The U.S. Forest Service approved a plan for a helicopter with a shooter to fly over the Gila Wilderness in New Mexico to search for and kill feral cows. The decision has sparked controversy between environmental groups and ranchers, reports The Associated Press.
"The feral cattle in the Gila Wilderness have been aggressive towards wilderness visitors, graze year-round, and trample stream banks and springs, causing erosion and sedimentation," said Forest Supervisor Camille Howes. Added the Gila National Forest: "The most efficient and humane way to deal with this issue is with the responsible lethal removal of the feral cattle."
Ranchers like the New Mexico Cattle Growers' Association have opposed the decision. "We came to the table with real solutions, long-term solutions," said association President Loren Patterson, who said the group suggested the cattle be rounded up and sold for food or added to ranchers' herds. "To have them ignored for temporary population control is very frustrating."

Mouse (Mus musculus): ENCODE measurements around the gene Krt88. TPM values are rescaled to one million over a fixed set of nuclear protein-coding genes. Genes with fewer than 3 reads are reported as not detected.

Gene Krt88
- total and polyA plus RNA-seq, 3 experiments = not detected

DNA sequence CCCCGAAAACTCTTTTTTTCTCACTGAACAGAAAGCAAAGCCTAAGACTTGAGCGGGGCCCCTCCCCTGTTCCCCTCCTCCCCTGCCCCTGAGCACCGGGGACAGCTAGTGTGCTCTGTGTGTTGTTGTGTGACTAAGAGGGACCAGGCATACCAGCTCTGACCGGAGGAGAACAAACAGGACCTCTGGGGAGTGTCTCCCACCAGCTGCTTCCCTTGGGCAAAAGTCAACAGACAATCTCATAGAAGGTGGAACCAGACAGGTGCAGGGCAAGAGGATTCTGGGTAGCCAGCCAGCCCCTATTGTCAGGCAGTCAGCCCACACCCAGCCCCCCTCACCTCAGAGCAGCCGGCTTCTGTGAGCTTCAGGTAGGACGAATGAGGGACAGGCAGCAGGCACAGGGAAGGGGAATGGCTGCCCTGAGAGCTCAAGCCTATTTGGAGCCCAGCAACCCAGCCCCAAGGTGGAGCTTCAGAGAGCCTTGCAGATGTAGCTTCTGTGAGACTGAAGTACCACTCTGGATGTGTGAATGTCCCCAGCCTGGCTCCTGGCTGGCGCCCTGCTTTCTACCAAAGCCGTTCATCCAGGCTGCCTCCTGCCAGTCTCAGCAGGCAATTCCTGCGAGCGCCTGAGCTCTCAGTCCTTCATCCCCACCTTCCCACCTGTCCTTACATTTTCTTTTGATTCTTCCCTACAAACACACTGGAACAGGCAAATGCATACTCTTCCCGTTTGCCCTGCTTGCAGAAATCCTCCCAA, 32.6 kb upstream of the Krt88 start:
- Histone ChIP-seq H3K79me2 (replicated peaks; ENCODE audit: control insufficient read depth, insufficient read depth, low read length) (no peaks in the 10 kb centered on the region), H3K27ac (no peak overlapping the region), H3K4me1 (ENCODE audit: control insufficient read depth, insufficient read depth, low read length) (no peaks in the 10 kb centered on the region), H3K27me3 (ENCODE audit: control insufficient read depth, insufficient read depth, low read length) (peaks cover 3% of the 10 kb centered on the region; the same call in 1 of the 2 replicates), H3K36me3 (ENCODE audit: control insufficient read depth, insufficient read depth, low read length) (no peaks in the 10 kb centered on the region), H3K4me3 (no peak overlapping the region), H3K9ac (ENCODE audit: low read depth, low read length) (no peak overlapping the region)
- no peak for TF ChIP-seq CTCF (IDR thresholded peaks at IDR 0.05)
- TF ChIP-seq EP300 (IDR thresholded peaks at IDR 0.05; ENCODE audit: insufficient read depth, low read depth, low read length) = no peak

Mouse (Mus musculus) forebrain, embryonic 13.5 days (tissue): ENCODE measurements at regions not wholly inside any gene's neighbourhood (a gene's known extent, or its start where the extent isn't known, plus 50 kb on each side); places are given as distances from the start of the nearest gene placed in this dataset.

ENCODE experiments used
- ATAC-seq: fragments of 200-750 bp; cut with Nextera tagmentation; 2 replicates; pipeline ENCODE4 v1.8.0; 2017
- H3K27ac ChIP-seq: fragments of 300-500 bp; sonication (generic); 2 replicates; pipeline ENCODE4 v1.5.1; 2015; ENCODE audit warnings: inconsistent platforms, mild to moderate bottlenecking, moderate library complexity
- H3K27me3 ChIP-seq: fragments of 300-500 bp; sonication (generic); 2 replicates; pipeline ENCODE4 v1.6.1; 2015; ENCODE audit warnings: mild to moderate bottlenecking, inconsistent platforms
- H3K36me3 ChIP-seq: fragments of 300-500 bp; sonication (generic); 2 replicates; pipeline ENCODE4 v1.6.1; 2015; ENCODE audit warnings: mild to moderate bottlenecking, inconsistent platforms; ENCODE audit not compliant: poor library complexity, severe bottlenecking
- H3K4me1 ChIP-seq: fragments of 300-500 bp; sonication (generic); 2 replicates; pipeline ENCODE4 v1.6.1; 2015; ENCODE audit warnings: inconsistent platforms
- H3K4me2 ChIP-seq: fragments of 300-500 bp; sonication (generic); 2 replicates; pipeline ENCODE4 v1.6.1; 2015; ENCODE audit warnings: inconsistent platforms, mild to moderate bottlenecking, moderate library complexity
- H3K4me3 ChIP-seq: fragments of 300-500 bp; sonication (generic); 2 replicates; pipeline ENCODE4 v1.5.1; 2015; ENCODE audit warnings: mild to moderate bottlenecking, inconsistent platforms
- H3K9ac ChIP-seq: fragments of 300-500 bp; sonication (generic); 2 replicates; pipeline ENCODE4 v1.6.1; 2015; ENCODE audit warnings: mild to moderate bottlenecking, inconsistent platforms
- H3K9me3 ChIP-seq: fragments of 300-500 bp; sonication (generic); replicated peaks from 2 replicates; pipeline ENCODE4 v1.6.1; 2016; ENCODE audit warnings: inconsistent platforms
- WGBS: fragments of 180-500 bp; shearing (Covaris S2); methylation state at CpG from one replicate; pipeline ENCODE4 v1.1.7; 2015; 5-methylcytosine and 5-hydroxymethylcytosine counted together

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On the other hand, environmentalists are in favor of the decision. "These cattle have been in the area for decades and they've done an extreme amount of damage over a long period of time," said Todd Schulke, co-founder of the Center for Biological Diversity. "We can expect immediate results," he added.
The Center for Biological Diversity posits that water quality in the area will continue to deteriorate if the cows aren't dealt with. The Forest Service carried out a similar operation in 2022 that killed 65 cows; there are an estimated 150 remaining. The wilderness region will be closed starting on Monday and the helicopter will launch on Thursday. The operation is expected to last four days.
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